BlogWinter activities in Edinburgh that won’t break the bankEdinburgh and its Magnificent Medieval CastleWelcome to Edinburgh
Edinburgh and its Magnificent Medieval Castle
Edinburgh is without doubt one of Europe's great capital cities. Its stunning location, coupled with a huge range of things to see and do have made it must see destination for millions of visitors, who have been flocking here in steadily increasing numbers.
Scotland's magnificent capital, with its majestic medieval castle and surrounding hills overlooking over the beautiful Firth of Forth, has been enjoying something of a renaissance in recent years. The opening of the controversial new £414 million (yes, really that much!) Scottish Parliament, located at the bottom of the Royal Mile (opposite the Palace of Holyroodhouse, which is The Queen's official residence in Scotland), has attracted enormous interest and is a symbol of the city's new found confidence and prosperity, where house prices rose by 12% in 2006 alone. Visitor accommodation and facilities have also seen major expansion to cope with the growing demand.
Many tourists who are "doing" Europe arrive first in London before heading up to Edinburgh to get a taste of Scotland. As a result, Edinburgh is now the UK's second most popular tourist destination after London. Flights between the two cities take around an hour or between four and five hours by rail. Many visitors use Edinburgh as a base to explore other parts of Scotland. Day trips to Loch Ness (monster hunting) and St Andrews (the home of golf) are possible, or alternatively jump on the train at Waverley for a day trip to Glasgow (takes approximately 50 minutes).
Steeped in history, the life of Edinburgh has grown up around its magnificent medieval castle which sprawls imposingly on top of the core of an extinct volcano, overlooking the town's main shopping thoroughfare, Princes Street. First time visitors to Edinburgh are frequently surprised by the castle's rugged majesty and fabulous setting. Part of Edinburgh's charm it must be said also lies in its compactness, unlike many other larger cities, making it relatively easy to explore on foot.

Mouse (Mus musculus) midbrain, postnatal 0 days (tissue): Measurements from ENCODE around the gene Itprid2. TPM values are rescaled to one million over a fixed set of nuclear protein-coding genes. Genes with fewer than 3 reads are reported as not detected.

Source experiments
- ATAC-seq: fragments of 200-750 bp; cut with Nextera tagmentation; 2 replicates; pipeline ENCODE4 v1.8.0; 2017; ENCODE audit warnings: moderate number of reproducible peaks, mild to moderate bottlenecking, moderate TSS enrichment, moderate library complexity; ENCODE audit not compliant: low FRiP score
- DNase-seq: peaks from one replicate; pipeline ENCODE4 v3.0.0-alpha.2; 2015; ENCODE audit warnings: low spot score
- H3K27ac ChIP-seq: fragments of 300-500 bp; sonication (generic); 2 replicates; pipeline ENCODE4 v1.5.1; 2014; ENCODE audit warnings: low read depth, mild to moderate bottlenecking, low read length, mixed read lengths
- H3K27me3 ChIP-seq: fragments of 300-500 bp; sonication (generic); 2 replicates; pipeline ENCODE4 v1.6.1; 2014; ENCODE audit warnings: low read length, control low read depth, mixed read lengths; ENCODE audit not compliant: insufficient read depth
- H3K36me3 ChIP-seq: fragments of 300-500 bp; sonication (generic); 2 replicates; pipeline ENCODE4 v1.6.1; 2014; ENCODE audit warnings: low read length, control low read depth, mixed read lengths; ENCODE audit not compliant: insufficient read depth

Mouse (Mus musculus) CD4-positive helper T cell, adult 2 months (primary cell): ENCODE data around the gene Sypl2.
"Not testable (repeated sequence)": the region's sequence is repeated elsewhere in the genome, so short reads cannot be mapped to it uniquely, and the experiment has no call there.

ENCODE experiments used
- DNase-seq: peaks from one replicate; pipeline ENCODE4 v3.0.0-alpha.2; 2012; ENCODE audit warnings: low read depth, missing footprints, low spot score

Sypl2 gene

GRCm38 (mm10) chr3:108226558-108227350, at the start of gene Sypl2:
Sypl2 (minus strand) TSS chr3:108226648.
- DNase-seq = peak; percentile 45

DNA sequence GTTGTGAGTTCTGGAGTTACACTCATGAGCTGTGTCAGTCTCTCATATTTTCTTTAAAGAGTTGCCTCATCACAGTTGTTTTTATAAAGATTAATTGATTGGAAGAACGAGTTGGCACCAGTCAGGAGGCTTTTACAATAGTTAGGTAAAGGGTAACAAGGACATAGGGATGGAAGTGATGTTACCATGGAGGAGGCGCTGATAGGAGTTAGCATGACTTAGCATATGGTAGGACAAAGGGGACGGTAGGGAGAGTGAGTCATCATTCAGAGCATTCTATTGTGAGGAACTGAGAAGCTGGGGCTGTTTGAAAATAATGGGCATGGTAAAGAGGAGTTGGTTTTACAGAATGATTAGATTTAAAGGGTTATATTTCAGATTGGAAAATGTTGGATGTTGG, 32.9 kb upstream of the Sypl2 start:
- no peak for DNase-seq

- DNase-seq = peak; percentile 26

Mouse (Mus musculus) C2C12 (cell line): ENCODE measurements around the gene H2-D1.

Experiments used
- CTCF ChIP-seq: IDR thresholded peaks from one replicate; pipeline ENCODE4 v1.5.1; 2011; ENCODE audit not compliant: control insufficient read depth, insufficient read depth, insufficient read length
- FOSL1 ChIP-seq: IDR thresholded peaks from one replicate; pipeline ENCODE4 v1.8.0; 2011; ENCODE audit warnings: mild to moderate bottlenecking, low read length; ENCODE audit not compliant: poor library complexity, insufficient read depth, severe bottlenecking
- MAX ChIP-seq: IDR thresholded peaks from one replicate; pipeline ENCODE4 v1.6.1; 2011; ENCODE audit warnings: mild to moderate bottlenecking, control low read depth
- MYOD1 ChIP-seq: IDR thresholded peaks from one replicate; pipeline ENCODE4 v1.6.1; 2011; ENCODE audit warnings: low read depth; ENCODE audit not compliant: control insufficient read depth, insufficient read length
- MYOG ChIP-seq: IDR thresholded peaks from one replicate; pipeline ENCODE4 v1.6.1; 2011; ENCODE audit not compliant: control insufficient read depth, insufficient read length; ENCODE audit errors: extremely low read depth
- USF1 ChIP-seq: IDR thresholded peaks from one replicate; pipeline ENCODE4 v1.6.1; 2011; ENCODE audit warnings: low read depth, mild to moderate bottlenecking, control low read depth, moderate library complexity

Edinburgh has been the Scottish capital since the 15th century and has two distinct areas, the Old Town, dominated by the castle; and the neoclassical New Town, whose development from the 18th century onwards has had a far-reaching influence on European urban planning. It is the wonderful juxtaposition of these two contrasting historic areas, each with their own important buildings, that gives the city its own unique character. This was recognised by the award of UNESCO World Heritage status in 1995.
Visitors to Edinburgh soon find themselves spoiled for choice in what to see and do. The castle is of course at the top of most people's list. Its high vantage point means that it has been a defensive site for thousands of years. However, the medieval castle that visitors see today was developed over the last 500-600 years, although the earliest part, St Margaret's Chapel, dates from the 12th century.
The castle houses the Scottish crown jewels (the honours of Scotland) as well as the Stone of Destiny, which was taken from Scone Abbey in 1296 by Edward I of England (otherwise known as Edward Longshanks) and used at Westminster Abbey for nearly 700 years in the coronation of English and latterly British monarchs. To great fanfare it was returned to Scotland on St Andrews Day 1996 and will only be returned to the Abbey for future coronation ceremonies.
During the 18th and 19th centuries, prisoners were held at the castle from a variety of countries, including two American crewmen who sailed with John Paul Jones (Father of the American Navy), and Frenchmen who fought during the Napoleonic wars. Other nationalities held included Spanish, Dutch and Irish.
by James Maxwell